According to Waste Business Journal, U.S. waste and recycling was a $74 billion industry in 2018. Publicly traded companies, including Republic Services, make up 60 percent of that industry — a percentage that is expected to grow over the next decade. Rosengren says it is up to each city right now to find its own solution.
“City of Phoenix did utilize, for example, a no-interest loan from one of the big investment arms that’s out there for recycling money to upgrade their recycling facility. And so when cities do own or have a stake in their own sorting infrastructure. That’s probably where you’re going to see a lot of the money,” Rosengren said.
Twenty-one domestic mills across the U.S. are on pace to be up and running by 2021. So far, none are in process in Arizona.
“Unfortunately, I have to say, this is not a super uncommon sight,” Figgener said.
As her video racked up views, Jeff Bassett, senior vice president of marketing at Footprint, said companies asked them to come up with an alternative. So, they started making paper straws last fall and just announced a deal with Wegmans, an upscale grocery chain on the east coast. Bassett said they’ll be used in store delis and sold on shelves at 99 locations.
“Our ultimate goal is to be able to produce 27 million paper straws a day,” Bassett said.
He said Footprint has four production facilities, more than 800 employees and one ocean ambassador — Christine Figgener from the YouTube video. She said Footprint convinced her they had a good product.
“It started to become this thing that a lot of companies claimed to be biodegradable or all this kind of greenwashing vocabulary and it’s not true,” she said. “Here [at Footprint], it is the case, it’s not even a plastic, it’s fiber-based. It’s truly degradable. So, you know, you could throw it on your own compost, you could actually leave it in the marine environment. And, it’s third-party certified, so that’s kind of what I was looking for.”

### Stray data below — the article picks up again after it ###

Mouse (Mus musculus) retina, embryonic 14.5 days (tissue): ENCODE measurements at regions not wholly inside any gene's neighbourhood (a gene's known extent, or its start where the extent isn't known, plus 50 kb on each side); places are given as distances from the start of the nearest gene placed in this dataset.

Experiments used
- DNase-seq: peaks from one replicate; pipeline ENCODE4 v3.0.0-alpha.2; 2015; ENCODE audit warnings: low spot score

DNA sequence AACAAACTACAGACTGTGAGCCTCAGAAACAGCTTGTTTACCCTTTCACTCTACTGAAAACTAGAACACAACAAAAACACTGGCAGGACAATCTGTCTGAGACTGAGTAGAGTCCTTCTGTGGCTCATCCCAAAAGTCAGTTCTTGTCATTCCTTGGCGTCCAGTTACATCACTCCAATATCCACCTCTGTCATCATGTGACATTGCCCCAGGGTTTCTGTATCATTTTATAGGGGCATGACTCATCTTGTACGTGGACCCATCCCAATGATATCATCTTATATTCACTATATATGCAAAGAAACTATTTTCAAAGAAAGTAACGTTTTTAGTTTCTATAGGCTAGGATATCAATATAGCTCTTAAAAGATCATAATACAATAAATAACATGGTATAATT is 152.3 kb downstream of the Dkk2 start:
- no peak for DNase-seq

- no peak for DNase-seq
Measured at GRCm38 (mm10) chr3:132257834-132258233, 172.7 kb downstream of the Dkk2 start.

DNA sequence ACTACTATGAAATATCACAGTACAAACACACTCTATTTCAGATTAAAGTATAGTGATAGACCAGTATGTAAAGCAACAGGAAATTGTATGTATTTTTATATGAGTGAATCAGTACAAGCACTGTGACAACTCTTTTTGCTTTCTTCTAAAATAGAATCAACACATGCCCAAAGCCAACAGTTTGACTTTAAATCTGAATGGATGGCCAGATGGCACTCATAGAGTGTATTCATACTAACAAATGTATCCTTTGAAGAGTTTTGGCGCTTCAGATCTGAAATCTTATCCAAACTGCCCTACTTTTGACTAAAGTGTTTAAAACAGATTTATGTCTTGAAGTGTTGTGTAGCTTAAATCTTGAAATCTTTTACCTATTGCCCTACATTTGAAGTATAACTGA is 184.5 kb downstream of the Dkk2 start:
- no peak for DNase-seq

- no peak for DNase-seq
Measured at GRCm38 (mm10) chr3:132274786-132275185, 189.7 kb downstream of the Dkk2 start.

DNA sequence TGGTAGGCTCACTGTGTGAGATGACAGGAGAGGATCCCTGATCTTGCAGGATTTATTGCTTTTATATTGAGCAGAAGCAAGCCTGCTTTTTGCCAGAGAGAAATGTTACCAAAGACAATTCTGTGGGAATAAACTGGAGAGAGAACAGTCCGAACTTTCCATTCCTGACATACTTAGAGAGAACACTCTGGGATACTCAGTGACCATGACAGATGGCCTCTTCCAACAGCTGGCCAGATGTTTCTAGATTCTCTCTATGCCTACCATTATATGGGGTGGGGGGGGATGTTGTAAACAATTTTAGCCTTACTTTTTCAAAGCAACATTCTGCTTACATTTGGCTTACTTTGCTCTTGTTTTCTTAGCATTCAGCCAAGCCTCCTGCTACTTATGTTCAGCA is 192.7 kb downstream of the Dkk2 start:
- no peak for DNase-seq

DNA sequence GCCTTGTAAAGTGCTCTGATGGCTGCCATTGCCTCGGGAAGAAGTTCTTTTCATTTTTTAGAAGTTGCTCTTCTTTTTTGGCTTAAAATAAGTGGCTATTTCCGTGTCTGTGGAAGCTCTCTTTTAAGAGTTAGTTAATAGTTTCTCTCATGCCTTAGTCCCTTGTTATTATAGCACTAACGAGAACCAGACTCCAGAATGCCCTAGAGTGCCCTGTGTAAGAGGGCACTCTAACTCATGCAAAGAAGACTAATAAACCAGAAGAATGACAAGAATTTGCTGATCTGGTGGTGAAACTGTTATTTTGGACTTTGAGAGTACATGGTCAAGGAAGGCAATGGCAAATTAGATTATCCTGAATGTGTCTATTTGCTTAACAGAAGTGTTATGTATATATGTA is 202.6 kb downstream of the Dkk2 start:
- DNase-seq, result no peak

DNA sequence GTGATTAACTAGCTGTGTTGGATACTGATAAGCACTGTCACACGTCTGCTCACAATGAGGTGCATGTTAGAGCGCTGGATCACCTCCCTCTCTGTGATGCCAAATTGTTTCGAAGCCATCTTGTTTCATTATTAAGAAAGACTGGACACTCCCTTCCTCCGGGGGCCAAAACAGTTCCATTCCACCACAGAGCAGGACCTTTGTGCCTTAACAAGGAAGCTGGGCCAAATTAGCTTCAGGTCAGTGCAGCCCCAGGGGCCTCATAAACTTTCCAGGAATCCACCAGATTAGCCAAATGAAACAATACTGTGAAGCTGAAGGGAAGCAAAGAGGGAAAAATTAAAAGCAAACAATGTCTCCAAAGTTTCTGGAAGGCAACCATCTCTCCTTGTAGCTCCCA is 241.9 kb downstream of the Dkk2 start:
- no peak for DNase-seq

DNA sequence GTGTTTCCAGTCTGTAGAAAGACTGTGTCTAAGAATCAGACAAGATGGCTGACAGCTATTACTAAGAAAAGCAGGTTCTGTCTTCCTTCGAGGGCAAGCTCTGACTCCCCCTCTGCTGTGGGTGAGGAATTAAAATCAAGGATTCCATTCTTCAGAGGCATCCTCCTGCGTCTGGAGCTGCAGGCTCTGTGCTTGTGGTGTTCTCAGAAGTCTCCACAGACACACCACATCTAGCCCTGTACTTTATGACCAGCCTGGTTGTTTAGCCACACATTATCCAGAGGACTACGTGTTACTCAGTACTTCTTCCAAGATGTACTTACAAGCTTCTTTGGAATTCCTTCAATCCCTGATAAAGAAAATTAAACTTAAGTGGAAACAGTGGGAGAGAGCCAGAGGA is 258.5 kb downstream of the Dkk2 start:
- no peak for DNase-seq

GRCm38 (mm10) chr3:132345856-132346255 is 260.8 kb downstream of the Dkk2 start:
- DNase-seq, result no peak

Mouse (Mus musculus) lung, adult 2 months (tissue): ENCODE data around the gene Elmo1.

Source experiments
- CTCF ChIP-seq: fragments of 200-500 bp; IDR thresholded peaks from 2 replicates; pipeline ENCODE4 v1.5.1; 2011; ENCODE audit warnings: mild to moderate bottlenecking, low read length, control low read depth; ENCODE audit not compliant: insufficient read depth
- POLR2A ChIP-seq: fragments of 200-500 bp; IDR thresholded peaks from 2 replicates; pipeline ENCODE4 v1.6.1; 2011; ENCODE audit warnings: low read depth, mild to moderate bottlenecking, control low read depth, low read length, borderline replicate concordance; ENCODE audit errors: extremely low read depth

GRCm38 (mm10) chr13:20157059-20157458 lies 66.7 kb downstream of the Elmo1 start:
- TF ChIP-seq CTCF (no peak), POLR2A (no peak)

Last year, Nature, the International Journal of Science, published a study of ocean debris between California and Hawaii that found 90 percent made up of large pieces of plastics. Figgener said people should remember every river leads to the ocean.
“So that means you might have disposed of your plastic, you know, responsibly, it went onto the landfill,” she said. “But then, the next storm, the next hurricane, the next flood might have just transported it into the river and from there it went into the ocean.”
Next year, Starbucks says it will eliminate plastic straws at its stores worldwide. The change has been challenging for McDonalds. Some customers in the UK and Ireland have called on the fast food giant to stop its roll out of paper straws claiming they “dissolve” in drinks.
Footprint says its straws are engineered to last over days of use and still break down completely within 90 days.
“We actually delivered all the paper straws for the Scottsdale Culinary Festival that was about a month or a month and a half ago,” Bassett said. ”And the straws were very well received at that event. We actually had people there taking surveys on them.”